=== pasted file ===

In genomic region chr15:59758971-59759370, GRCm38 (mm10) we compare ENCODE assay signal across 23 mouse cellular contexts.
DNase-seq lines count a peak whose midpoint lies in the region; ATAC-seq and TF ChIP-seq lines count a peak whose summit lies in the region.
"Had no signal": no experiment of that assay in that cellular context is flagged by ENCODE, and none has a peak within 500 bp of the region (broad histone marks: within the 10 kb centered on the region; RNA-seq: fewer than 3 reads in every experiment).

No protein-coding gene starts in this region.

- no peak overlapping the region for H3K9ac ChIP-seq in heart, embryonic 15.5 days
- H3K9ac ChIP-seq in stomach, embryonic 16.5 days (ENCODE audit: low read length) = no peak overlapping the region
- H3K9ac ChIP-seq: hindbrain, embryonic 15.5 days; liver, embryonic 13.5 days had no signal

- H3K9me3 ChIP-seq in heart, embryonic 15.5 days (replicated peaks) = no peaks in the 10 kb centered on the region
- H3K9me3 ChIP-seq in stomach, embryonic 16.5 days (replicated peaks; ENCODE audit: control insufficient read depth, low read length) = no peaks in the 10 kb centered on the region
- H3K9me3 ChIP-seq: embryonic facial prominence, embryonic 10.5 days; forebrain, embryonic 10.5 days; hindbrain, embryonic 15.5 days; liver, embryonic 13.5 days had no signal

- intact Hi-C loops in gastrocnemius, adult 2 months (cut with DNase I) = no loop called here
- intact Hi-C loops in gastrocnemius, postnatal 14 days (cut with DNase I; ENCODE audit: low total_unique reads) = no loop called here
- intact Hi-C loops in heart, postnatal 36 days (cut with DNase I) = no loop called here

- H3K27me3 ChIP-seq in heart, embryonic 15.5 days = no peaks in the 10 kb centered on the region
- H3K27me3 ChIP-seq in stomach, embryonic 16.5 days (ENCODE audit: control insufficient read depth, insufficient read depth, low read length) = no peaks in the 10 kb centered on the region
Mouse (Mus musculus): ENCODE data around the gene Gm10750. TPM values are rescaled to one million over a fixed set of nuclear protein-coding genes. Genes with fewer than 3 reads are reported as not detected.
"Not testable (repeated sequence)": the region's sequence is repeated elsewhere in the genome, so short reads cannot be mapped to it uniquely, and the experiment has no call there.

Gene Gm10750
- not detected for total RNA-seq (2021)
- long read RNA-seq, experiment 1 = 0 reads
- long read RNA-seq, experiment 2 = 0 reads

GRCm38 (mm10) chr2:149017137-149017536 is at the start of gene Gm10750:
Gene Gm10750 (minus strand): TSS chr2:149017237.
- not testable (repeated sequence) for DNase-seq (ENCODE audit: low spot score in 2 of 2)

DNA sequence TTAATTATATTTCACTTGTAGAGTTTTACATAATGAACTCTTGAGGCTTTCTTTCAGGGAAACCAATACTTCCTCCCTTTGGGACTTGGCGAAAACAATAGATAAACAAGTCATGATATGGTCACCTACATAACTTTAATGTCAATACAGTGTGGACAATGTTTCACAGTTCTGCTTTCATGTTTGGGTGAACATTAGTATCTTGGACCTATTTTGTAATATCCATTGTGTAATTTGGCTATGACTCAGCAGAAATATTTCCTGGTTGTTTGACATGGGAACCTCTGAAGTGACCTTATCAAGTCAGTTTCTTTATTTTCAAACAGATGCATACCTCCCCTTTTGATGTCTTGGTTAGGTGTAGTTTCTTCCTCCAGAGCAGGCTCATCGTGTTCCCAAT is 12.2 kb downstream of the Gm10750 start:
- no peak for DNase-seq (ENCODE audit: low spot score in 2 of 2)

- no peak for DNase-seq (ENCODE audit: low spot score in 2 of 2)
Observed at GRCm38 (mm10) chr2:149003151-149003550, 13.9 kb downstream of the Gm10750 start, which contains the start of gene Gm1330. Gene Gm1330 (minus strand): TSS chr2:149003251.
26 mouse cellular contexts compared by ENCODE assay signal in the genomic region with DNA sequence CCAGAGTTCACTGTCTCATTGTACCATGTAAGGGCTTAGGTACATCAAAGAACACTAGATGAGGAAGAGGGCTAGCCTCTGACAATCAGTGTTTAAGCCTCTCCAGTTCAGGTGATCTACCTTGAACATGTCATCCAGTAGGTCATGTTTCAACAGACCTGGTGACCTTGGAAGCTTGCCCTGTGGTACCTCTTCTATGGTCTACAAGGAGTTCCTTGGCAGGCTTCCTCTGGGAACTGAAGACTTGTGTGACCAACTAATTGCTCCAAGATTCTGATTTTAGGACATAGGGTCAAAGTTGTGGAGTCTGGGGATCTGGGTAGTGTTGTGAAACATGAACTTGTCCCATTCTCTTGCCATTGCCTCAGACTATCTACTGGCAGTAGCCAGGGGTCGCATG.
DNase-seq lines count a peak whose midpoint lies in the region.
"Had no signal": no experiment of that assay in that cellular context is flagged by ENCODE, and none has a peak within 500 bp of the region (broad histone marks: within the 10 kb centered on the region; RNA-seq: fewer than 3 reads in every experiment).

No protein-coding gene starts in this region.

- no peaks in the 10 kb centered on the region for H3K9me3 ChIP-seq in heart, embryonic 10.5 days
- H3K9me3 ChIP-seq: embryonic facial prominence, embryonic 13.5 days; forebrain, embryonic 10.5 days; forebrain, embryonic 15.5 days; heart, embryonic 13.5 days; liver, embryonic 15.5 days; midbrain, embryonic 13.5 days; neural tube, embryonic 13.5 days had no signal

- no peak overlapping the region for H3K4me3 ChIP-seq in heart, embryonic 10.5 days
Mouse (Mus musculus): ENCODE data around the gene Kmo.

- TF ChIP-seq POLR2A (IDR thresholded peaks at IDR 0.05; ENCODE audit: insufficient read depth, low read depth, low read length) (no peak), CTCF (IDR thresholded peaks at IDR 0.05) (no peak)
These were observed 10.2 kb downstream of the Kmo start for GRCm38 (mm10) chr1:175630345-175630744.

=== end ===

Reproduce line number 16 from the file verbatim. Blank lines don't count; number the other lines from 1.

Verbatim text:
Mouse (Mus musculus): ENCODE data around the gene Gm10750. TPM values are rescaled to one million over a fixed set of nuclear protein-coding genes. Genes with fewer than 3 reads are reported as not detected.